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Pulse 8: Anti-aging therapy on the horizon

Giulio Prisco Pulse Newsletter

Old Hands Playing Piano

Welcome to this new issue of Pulse, your weekly newsletter focused on human enhancement today and tomorrow, brought to you by Thrivous!

Human enhancement is often conflated with life extension. I think there’s more to human enhancement than that, but a longer (and healthier) life is something we all wish for. We should, then, learn from the best: those who actually managed to live longer than 100 years, and stay active and healthy until the end.

Mental Floss has a story about centenarians and supercentenarians (those who live longer than 110 years) with tips for a long and healthy life from the masters themselves. Some of the tips are easy to guess, but others seem counterintuitive in today's health-obsessed climate: olive oil, bacon, and (god forbid) cigars. You don’t have to start eating bacon deep-fried in olive oil and smoke cigars, but bear in mind that some persons who did lived to be supercentenarians.

The lion's share of this week’s human enhancement news headlines goes to the discovery of key molecular pathways and mechanisms for DNA repair, accompanied by the successful treatment of age-related DNA damage in lab mice (see below for the official press release and the scientific paper). “This is the closest we are to a safe and effective anti-aging drug that’s perhaps only three to five years away from being on the market if the trials go well,” said Prof. David Sinclair, who lead the research work. “The cells of the old mice were indistinguishable from the young mice, after just one week of treatment.”

Hoping for operational, efficient anti-aging treatments in only a few years could be a bit optimistic, but all indications are that anti-aging research is making progress. Your best bet is to try and stay as healthy as you can to have a chance at anti-aging therapy when it becomes available. And don’t forget to take care of your spiritual well-being, which improves physical health as well.

Biking and walking keep cells young. Scientists at the Mayo Clinic and other institutions have confirmed that the benefits of exercise extend down to the cellular level, and developed new insights into what type of exercise is most effective, and why. The study results, published in Cell Metabolism, show that high-intensity interval training in aerobic exercises - such as biking and walking - causes cells to make more proteins and reduces aging at the cellular level.

Spiritual retreats boost neurotransmitters in the brain. Researchers at Thomas Jefferson University have found that participating in spiritual, meditative and religious retreats induces chemical changes in the brain, which promote positive emotional experiences and often result in improved physical health, and reduced tension and fatigue. The study, published in Religion, Brain & Behavior, followed participants in a week-long Christian spiritual retreat. Brain scans performed after the retreat indicated increased activity of dopamine, a neurotransmitter that mediates cognition, emotion and movement, and serotonin, involved in emotional regulation and mood. A survey revealed increased well-being  and powerful, positive emotional experiences.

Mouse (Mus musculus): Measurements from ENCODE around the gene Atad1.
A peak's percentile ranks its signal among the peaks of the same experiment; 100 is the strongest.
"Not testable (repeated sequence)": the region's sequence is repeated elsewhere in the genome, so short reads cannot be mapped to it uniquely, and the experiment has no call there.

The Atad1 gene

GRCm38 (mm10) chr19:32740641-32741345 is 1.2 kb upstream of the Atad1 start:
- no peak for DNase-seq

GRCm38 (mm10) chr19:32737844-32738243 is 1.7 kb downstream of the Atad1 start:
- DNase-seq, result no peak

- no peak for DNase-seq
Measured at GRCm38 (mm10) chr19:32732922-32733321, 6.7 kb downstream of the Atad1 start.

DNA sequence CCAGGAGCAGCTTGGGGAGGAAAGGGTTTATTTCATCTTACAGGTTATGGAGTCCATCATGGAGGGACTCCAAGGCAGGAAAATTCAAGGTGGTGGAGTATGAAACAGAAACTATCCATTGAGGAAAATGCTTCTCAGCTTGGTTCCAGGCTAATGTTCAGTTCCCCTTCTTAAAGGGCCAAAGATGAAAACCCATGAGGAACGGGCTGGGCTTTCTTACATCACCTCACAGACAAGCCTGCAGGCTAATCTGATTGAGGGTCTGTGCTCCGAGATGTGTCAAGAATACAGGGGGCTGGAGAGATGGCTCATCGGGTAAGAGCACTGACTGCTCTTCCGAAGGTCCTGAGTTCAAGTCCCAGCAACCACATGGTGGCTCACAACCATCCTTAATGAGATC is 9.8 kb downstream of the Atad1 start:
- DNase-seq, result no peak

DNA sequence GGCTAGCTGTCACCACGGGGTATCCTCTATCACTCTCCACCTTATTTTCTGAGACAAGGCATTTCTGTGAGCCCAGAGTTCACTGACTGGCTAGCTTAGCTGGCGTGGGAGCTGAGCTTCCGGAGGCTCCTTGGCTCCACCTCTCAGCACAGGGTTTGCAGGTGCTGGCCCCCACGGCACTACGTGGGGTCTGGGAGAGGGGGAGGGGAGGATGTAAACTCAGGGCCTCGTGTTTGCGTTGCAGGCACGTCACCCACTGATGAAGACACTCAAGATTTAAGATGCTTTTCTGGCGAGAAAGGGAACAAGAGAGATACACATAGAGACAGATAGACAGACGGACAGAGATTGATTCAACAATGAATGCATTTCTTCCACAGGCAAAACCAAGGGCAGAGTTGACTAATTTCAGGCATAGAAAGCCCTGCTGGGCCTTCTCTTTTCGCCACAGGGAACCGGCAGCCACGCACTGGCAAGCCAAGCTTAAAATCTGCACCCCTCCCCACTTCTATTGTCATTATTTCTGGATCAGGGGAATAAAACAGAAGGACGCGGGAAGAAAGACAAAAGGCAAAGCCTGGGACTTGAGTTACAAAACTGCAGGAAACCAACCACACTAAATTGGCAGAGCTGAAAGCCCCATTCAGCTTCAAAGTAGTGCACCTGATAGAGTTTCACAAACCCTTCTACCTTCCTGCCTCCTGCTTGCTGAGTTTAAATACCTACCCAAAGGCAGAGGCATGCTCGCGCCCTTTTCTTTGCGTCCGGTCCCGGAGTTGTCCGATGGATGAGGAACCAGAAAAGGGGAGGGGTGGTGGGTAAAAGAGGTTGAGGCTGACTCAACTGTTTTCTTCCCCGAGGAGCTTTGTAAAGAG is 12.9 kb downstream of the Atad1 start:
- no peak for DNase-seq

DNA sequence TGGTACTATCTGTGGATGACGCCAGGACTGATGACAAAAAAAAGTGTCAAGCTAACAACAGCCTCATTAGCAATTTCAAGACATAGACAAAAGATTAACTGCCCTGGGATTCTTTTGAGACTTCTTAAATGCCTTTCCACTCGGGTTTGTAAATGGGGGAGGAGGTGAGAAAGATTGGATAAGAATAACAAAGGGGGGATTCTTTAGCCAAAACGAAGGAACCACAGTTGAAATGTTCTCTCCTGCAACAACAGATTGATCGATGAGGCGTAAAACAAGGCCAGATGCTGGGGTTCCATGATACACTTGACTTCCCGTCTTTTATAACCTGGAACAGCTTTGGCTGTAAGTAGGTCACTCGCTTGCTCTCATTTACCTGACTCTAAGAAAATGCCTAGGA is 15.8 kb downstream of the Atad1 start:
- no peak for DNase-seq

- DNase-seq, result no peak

Thin neuronal membranes are especially vulnerable to Alzheimer’s attack. Scientists at the University of Michigan have discovered that the cell membranes of neurons are particularly vulnerable to a protein found in brains of people with Alzheimer's disease. The research results, published in The Journal of Biological Chemistry, show that thin neuronal membranes give access points to amyloid-beta, a protein that builds up in the brains of Alzheimer's patients, allowing the protein to kill neurons and reduce the patient's ability to form and retain memory. According to the researchers, the findings could be significant in the development of compounds to treat Alzheimer’s disease.

Aging-related DNA damage reduced in mice, anti-aging therapies on the horizon. Researchers at Harvard Medical School and other institutions have identified a critical point in a molecular chain reaction responsible for cellular DNA repair, cell degeneration and aging. The research results, published in Science, indicate that a molecule called NAD, already known for its role as a controller of cell-damaging oxidation, is also a key regulator of protein-to-protein interactions in DNA repair. The scientists also experimented with lab mice and were able to show that treatment with the NAD precursor NMN mitigates DNA damage from aging and radiation exposure. NMN makes up half of a NAD molecule, but is still small enough to penetrate a cell membrane. Once inside the cell, NMN binds to another NMN molecule to form NAD. “Our results unveil a key mechanism in cellular degeneration and aging but beyond that they point to a therapeutic avenue to halt and reverse age-related and radiation-induced DNA damage,” is the sober but visionary statement of team leader Prof. David Sinclair.

A simple, effective method for high-resolution brain imaging. Scientists at the University of Utah have developed a minimally invasive, inexpensive way to take high-resolution pictures of the brain. By inserting a needle about a quarter-millimeter in diameter into the brain of genetically modified lab mice, the researchers could shine laser light through the needle, illuminate specific brain cells, and reconstruct clear high-resolution images of deep brain tissues from the recorded data. The research, published in Scientific Reports, was aimed at developing techniques to study fundamental neuroscience in the mouse brain, but according to the researchers the same techniques could be adapted to human patients.

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